This module is really important so we spent an extra week studying it.
Students continue to complete the Module Summary and OYO questions as they read the book.
We also completed the Edible Cell Assignment. On the class day before the edible cell was due, I created 2 edible cells. The first was made as a Taco Salad and the second was made from a pumpkin and various items in my fridge. All of the students were handed the grading rubric and asked to grade these cells. The Taco Salad received a 100 (it really should have gotten an 90) and the Pumpkin received a 35 (it really should have gotten a 70). We need to review the use of a grading rubic again.
The test was a combination of the textbook test, questions from another person who teaches this class, a question from the Module Summary and the table created for the 6.10 OYO question with some blanks. Although students were given the opportunity to bring a 5″x8″ card into the test with anything they want written on it, they did not do well. I had them create a new card and gave them the exact same test again — they did better with the average grade increase of 10 points.
This module has lots of information and not all of the information is on the Study Guide nor on the exam. If I facilitate this class again, I will tell the students not to stress over the information as they read it. This year I told them that the information on the Study Guide and the Summary Module is what they need to know.
Once again this year, we created Edible DNA in class.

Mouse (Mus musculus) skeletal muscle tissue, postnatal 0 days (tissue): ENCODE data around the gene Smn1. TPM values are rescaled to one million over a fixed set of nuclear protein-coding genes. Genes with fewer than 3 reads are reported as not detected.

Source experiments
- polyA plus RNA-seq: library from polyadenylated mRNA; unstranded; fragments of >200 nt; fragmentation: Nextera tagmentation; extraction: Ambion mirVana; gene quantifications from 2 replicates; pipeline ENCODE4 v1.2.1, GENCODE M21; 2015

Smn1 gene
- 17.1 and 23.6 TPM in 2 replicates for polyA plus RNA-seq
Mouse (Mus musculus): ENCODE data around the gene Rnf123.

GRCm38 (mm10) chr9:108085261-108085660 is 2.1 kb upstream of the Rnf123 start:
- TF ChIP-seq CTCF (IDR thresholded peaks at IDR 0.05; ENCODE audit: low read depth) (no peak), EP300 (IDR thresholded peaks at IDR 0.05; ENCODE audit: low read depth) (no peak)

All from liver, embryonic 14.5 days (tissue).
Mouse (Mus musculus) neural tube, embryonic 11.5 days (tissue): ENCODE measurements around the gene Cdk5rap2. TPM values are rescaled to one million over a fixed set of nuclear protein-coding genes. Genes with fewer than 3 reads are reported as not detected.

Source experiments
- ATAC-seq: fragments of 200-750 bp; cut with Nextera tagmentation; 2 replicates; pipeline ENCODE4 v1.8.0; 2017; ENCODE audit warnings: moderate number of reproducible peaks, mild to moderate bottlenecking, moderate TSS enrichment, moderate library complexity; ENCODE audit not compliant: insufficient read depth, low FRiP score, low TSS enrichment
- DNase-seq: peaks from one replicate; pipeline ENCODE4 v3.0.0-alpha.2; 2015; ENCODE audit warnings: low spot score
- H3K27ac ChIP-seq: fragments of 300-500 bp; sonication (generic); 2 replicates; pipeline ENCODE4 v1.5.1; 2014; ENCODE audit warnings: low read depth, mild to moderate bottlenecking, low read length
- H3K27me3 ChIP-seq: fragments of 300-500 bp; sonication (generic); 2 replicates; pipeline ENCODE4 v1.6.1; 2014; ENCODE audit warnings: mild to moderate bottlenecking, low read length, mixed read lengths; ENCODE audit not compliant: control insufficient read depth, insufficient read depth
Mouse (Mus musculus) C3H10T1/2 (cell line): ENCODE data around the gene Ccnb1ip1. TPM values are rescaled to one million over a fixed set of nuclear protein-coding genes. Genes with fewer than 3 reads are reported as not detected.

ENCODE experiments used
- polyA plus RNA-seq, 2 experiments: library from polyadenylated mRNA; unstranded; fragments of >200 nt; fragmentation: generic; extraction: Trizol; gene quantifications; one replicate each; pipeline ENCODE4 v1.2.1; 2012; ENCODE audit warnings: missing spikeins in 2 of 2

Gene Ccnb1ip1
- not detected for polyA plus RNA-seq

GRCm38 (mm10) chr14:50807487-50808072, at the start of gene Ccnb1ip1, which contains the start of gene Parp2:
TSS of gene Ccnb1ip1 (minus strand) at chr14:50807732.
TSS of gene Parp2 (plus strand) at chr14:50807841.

We completed the first strand as a class and I referred to all of the parts by their DNA name as I gave instructions and they built their DNA (i.e, toothpicks are hydrogen bonds).
For exam review we played the Snowball game with candy prizes and vocabulary line quizzing. The students seem to have a great grasp of all concepts in the module that are on the exam.
Hurricane Irma — we only missed 2 days of class but it seemed so much longer! We still completed the Presentation but all assignments were accepted without being counted late until exam day. NOT FUN for any of us!
The student workbook is making the labs so much easier to complete. I use the grading scale as outlined in the book and the students utilize the lab areas for their sketches.
I have asked them to put a sticky note or paperclip or some sort of marker in the book in the sections they need graded so that I do not spend time flipping through the book. In addition, homework is now a complete/incomplete/missing grade – makes it much easier to grade.
The students chose a topic from one of the three modules and give a 2-4 minute presentation to the class. The presentation grade will be their test grade (1 test grade for 3 modules).
Our presentation visual aids included power-point presentations, a video presentation, and several boards. One of our students made yogurt and brought some for everyone to taste. Two of our students created games for the class to play and were given extra time for their presentations. For several students, this was their first formal presentation.
We continued to complete the Module Summary and On Your Own questions but are not completing the Study Guide.
This worked very well and all of the kids have an understanding of all 3 modules.
Hurricane Irma messed up the plan for these experiments. The students had to complete Experiment 2.1 (Pond Collection) twice and were excused from Experiment 3.1 in the interest of time.
To keep the smell of the pond water out of the building, I decided to have the kids leave the pond water outside and make their slides outside. This virtually elimates the possibility of spilling the samples inside the building. Good idea!
I set up a table outside and moved class to an open area just inside the doors, maybe not a good idea.
This kids went outside, made a slide, came inside to look at it under the microscope and sketch an organism they found. They then returned outside to clean the slide, make a new one and repeat the process. With 9 students and 3 microscopes, they were able to complete 3 slides in the one hour class time. They thought the microscopes were very cool and spent lots of time looking at everything.